Part of why the default mode network has that name is because it activates by ‘default’ when an individual is not strongly involved in a given task. As you might have guessed, the DMN is negatively correlated with the attention networks of the brain. So, just because a person appears super-attentive doesn’t mean they’re actually paying attention.

Dreaming in class meme

A couple of researchers, including Jonathan W. Schooler and Jonathan Smallwood, a neuroscientist and a psychologist at the Max Planck Institute for Human Cognitive and Brain Sciences in Leipzig, Germany and the University of California, Santa Barbara, respectively, have presented a ‘decoupling hypothesis’, which claims that the brain ‘decouples’ attention from outward sensation, making the individual impervious to whatever’s happening externally. According to this theory, one observable trait of a ‘zoned out’ person is that his/her pupils will dilate/contract independent of their external environment.

Is Mind-wandering A Good Or Bad Thing?

Depending on the circumstances, it can be both good or bad. There have been a few studies (you can find the links in the ‘references’ section) that point in both directions when it comes to the effects of mind-wandering.

In a 2010 study published in the journal Science, it was found that not focusing on what we’re doing goes hand in hand with feeling unhappy, and that “the ability to think about what is not happening is a cognitive achievement that comes at an emotional cost.”

On the other hand, researchers Smallwood and Schooler disagree with the claim that mind-wandering can only be negative. In a 2012 study, they asked 4 groups of participants to complete a task requiring creativity; one of the groups did an activity that elicited mind-wandering before undertaking the test. As you might have guessed, the group that previously did the mind-wandering activity performed the best.

To conclude, while mind-wandering can be quite nasty in some situations (like forgetting the name of the person you are talking to or not paying attention to a question in an interview) and particularly dangerous in others (like while driving a vehicle or crossing a street), it is not necessarily a bad thing.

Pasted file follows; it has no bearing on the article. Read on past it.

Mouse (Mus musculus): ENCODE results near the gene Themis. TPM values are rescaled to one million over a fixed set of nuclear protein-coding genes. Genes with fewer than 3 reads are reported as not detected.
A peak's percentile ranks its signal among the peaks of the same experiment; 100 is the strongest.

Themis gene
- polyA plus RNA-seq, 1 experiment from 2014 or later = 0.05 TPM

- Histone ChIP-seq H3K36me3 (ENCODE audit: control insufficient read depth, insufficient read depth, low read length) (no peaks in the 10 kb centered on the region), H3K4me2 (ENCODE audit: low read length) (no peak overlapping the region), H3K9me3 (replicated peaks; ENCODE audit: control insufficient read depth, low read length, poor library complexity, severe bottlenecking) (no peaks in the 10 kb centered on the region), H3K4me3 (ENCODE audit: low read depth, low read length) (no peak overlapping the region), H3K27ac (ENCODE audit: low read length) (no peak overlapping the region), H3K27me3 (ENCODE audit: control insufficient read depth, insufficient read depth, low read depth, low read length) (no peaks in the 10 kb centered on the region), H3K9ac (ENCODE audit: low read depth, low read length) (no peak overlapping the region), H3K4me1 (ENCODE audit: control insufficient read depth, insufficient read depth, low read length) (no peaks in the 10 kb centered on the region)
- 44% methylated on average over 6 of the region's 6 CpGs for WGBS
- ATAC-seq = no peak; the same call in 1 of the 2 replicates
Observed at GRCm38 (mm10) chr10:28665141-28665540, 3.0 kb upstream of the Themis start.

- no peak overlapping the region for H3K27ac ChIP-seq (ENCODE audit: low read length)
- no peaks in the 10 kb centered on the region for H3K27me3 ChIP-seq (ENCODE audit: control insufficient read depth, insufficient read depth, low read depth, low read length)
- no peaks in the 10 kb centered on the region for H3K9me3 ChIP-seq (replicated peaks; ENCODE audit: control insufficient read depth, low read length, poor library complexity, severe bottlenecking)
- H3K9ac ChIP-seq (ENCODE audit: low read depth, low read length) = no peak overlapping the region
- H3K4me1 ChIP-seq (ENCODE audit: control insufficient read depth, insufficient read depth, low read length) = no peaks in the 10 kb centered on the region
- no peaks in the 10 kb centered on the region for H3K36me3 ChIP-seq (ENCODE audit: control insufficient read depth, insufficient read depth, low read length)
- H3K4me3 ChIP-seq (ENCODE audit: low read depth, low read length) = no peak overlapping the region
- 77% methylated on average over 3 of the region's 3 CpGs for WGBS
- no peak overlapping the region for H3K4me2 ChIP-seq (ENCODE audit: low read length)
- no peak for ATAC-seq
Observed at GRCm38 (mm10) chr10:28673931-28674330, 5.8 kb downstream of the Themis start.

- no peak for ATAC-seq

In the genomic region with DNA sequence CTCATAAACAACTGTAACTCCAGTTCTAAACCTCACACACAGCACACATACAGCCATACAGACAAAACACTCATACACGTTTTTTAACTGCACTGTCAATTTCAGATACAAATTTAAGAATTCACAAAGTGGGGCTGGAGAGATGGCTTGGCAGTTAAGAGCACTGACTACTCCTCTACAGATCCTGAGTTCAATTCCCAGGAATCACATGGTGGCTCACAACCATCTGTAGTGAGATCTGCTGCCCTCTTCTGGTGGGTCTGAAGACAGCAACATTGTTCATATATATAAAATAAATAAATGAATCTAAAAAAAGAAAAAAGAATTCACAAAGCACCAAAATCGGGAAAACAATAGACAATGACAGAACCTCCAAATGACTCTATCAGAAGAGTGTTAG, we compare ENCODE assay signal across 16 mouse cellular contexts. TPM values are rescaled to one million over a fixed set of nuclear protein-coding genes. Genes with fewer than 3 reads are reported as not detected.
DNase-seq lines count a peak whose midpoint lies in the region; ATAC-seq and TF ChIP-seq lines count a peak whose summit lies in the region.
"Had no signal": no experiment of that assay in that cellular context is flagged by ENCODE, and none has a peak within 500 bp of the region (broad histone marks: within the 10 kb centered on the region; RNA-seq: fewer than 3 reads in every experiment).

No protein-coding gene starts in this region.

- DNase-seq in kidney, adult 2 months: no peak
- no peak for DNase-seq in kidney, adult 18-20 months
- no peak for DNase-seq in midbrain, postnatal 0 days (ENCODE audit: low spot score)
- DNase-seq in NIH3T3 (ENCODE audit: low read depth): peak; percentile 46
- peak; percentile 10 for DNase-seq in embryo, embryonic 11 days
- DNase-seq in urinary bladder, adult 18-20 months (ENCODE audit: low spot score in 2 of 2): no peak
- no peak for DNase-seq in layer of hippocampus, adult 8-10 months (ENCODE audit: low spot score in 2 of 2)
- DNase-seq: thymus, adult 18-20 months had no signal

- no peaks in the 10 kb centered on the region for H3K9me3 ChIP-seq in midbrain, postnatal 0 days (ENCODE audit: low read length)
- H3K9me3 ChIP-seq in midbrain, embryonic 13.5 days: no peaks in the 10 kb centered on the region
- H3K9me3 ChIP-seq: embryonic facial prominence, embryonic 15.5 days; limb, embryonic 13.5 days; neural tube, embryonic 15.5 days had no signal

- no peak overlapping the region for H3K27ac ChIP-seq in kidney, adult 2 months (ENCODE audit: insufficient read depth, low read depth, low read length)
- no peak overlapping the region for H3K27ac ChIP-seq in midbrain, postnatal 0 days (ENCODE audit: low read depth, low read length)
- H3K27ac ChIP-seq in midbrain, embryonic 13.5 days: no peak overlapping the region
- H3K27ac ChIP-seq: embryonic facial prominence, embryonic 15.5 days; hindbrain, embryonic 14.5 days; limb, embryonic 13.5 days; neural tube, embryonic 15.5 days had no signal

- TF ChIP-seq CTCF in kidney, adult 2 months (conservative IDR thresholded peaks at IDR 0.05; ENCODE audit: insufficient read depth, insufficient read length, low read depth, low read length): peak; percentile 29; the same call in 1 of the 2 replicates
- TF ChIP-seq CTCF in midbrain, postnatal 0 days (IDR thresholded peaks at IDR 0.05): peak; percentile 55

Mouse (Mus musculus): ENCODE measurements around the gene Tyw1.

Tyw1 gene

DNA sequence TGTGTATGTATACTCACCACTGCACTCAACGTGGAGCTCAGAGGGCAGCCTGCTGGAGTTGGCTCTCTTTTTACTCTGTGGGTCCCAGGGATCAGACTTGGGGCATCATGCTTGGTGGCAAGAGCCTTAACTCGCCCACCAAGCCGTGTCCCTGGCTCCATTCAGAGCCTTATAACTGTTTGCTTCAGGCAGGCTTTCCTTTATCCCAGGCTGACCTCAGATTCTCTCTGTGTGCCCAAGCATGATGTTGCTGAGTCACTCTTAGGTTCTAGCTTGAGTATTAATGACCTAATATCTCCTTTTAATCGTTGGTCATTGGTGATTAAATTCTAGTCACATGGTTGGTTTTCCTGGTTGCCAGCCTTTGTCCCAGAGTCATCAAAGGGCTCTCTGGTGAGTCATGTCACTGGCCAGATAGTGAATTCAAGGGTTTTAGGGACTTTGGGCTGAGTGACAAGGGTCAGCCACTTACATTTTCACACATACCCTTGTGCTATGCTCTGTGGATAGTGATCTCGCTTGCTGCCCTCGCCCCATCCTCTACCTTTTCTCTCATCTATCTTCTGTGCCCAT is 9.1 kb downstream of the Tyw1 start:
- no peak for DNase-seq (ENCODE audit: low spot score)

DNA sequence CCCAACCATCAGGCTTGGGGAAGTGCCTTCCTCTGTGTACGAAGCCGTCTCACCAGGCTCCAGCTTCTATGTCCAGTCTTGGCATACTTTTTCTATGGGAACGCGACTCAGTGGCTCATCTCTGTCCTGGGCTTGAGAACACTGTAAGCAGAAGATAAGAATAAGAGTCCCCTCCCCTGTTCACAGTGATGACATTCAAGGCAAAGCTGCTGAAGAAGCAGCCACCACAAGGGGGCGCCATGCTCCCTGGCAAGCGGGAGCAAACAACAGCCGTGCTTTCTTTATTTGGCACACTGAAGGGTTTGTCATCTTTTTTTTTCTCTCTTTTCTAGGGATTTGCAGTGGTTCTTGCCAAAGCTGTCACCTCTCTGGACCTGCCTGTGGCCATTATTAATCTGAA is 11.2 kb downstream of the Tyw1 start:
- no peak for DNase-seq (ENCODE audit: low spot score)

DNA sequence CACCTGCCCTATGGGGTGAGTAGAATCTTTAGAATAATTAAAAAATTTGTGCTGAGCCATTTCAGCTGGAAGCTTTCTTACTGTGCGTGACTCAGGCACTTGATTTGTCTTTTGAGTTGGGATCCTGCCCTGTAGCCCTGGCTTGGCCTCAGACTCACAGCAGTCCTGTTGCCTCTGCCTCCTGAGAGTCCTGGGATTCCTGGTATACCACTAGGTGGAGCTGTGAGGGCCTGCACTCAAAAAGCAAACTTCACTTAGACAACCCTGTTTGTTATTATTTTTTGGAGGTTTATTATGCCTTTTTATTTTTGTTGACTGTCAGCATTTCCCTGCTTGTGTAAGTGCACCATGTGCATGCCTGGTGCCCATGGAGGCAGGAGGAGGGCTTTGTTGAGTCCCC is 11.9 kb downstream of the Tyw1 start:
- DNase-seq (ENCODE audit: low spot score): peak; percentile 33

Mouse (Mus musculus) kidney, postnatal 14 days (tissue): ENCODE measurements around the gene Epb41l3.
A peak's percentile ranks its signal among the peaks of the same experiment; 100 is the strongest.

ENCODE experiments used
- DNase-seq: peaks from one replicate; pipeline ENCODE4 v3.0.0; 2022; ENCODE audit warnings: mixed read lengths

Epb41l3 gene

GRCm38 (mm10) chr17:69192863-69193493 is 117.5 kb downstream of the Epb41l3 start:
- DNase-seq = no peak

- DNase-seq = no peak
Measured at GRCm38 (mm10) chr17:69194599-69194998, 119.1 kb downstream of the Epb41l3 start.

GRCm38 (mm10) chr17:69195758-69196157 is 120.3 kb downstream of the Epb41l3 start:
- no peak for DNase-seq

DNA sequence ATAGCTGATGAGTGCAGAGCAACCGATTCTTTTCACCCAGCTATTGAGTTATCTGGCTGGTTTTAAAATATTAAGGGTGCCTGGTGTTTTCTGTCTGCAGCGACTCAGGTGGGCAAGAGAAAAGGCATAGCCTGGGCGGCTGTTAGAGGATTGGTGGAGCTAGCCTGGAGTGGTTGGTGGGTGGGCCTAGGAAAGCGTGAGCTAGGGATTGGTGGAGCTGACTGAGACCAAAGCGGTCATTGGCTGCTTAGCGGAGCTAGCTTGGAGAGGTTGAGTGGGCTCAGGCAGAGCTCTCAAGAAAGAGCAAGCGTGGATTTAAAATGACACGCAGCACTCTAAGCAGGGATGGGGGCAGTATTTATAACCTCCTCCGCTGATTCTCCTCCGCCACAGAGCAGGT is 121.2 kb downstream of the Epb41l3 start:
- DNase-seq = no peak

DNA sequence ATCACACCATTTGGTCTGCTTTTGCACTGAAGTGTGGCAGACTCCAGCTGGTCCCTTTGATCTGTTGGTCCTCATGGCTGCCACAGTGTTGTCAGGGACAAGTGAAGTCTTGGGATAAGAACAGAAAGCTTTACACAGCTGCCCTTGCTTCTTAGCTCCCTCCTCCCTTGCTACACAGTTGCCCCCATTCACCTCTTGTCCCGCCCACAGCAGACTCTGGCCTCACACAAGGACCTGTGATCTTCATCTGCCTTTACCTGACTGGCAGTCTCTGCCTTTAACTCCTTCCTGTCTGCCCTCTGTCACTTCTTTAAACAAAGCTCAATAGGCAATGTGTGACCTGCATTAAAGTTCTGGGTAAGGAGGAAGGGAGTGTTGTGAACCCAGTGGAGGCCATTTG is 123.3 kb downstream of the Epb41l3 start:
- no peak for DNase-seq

However, if done in leisurely situations (like when you’re taking a bath or stuck in a traffic jam), it can lead to creative breakthroughs and be incredibly beneficial for lifting your spirits, provided that you’re thinking about something good.

Also Read: Why Fidgeting Is Not As Bad As You Thought

References (click to expand)
  1. Default mode network - Wikipedia. Wikipedia
  2. Why Do We Zone Out? | Live Science. Live Science
  3. Schooler, J. W., Smallwood, J., Christoff, K., Handy, T. C., Reichle, E. D., & Sayette, M. A. (2011, June). Meta-awareness, perceptual decoupling and the wandering mind. Trends in Cognitive Sciences. Elsevier BV.
  4. Schacter, D. L., Addis, D. R., Hassabis, D., Martin, V. C., Spreng, R. N., & Szpunar, K. K. (2012, November). The Future of Memory: Remembering, Imagining, and the Brain. Neuron. Elsevier BV.
  5. Mooneyham, B. W., & Schooler, J. W. (2013, March). The costs and benefits of mind-wandering: A review. Canadian Journal of Experimental Psychology / Revue canadienne de psychologie expérimentale. American Psychological Association (APA).
  6. Mrazek, M. D., Phillips, D. T., Franklin, M. S., Broadway, J. M., & Schooler, J. W. (2013). Young and restless: validation of the Mind-Wandering Questionnaire (MWQ) reveals disruptive impact of mind-wandering for youth. Frontiers in Psychology. Frontiers Media SA.
About the Author

Ashish is a Science graduate (Bachelor of Science) from Punjabi University (India). He spearheads the content and editorial wing of ScienceABC and manages its official Youtube channel. He’s a Harry Potter fan and tries, in vain, to use spells and charms (Accio! [insert object name]) in real life to get things done. He totally gets why JRR Tolkien would create, from scratch, a language spoken by elves, and tries to bring the same passion in everything he does. A big admirer of Richard Feynman and Nikola Tesla, he obsesses over how thoroughly science dictates every aspect of life… in this universe, at least.